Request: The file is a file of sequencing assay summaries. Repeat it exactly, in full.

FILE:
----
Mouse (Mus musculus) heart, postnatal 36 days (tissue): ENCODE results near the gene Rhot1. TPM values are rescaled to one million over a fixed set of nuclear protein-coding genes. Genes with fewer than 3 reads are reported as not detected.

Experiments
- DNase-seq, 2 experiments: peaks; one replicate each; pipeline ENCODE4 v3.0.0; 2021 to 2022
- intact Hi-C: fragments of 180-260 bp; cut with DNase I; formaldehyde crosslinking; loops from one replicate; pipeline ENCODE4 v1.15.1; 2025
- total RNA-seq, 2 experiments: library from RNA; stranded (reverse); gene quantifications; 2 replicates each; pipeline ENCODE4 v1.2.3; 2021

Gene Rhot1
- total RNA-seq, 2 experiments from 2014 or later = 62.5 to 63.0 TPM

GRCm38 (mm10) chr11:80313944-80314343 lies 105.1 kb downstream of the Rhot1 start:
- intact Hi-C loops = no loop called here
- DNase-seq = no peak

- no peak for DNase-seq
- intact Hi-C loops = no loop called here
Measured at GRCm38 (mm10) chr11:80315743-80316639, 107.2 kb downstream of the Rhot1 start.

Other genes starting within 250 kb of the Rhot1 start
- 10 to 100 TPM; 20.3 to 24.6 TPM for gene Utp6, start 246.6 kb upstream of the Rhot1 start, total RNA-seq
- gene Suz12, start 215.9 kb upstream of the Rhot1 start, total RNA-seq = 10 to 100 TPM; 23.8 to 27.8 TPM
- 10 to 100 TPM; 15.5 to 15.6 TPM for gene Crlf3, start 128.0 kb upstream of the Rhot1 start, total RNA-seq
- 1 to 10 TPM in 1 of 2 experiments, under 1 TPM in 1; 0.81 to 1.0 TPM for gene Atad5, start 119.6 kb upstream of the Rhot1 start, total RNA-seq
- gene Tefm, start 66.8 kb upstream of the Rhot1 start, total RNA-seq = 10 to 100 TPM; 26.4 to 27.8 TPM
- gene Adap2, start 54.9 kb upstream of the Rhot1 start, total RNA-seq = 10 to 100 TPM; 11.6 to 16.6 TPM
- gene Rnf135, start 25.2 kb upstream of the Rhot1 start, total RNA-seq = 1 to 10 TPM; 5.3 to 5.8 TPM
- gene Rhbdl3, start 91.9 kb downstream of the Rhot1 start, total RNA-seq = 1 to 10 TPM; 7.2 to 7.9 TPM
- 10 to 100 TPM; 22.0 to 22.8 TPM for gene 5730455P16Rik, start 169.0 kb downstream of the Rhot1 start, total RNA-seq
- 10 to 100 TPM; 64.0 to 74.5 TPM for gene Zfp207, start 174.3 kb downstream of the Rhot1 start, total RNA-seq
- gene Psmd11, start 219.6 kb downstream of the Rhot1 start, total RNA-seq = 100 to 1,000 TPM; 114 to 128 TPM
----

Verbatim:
Mouse (Mus musculus) heart, postnatal 36 days (tissue): ENCODE results near the gene Rhot1. TPM values are rescaled to one million over a fixed set of nuclear protein-coding genes. Genes with fewer than 3 reads are reported as not detected.

Experiments
- DNase-seq, 2 experiments: peaks; one replicate each; pipeline ENCODE4 v3.0.0; 2021 to 2022
- intact Hi-C: fragments of 180-260 bp; cut with DNase I; formaldehyde crosslinking; loops from one replicate; pipeline ENCODE4 v1.15.1; 2025
- total RNA-seq, 2 experiments: library from RNA; stranded (reverse); gene quantifications; 2 replicates each; pipeline ENCODE4 v1.2.3; 2021

Gene Rhot1
- total RNA-seq, 2 experiments from 2014 or later = 62.5 to 63.0 TPM

GRCm38 (mm10) chr11:80313944-80314343 lies 105.1 kb downstream of the Rhot1 start:
- intact Hi-C loops = no loop called here
- DNase-seq = no peak

- no peak for DNase-seq
- intact Hi-C loops = no loop called here
Measured at GRCm38 (mm10) chr11:80315743-80316639, 107.2 kb downstream of the Rhot1 start.

Other genes starting within 250 kb of the Rhot1 start
- 10 to 100 TPM; 20.3 to 24.6 TPM for gene Utp6, start 246.6 kb upstream of the Rhot1 start, total RNA-seq
- gene Suz12, start 215.9 kb upstream of the Rhot1 start, total RNA-seq = 10 to 100 TPM; 23.8 to 27.8 TPM
- 10 to 100 TPM; 15.5 to 15.6 TPM for gene Crlf3, start 128.0 kb upstream of the Rhot1 start, total RNA-seq
- 1 to 10 TPM in 1 of 2 experiments, under 1 TPM in 1; 0.81 to 1.0 TPM for gene Atad5, start 119.6 kb upstream of the Rhot1 start, total RNA-seq
- gene Tefm, start 66.8 kb upstream of the Rhot1 start, total RNA-seq = 10 to 100 TPM; 26.4 to 27.8 TPM
- gene Adap2, start 54.9 kb upstream of the Rhot1 start, total RNA-seq = 10 to 100 TPM; 11.6 to 16.6 TPM
- gene Rnf135, start 25.2 kb upstream of the Rhot1 start, total RNA-seq = 1 to 10 TPM; 5.3 to 5.8 TPM
- gene Rhbdl3, start 91.9 kb downstream of the Rhot1 start, total RNA-seq = 1 to 10 TPM; 7.2 to 7.9 TPM
- 10 to 100 TPM; 22.0 to 22.8 TPM for gene 5730455P16Rik, start 169.0 kb downstream of the Rhot1 start, total RNA-seq
- 10 to 100 TPM; 64.0 to 74.5 TPM for gene Zfp207, start 174.3 kb downstream of the Rhot1 start, total RNA-seq
- gene Psmd11, start 219.6 kb downstream of the Rhot1 start, total RNA-seq = 100 to 1,000 TPM; 114 to 128 TPM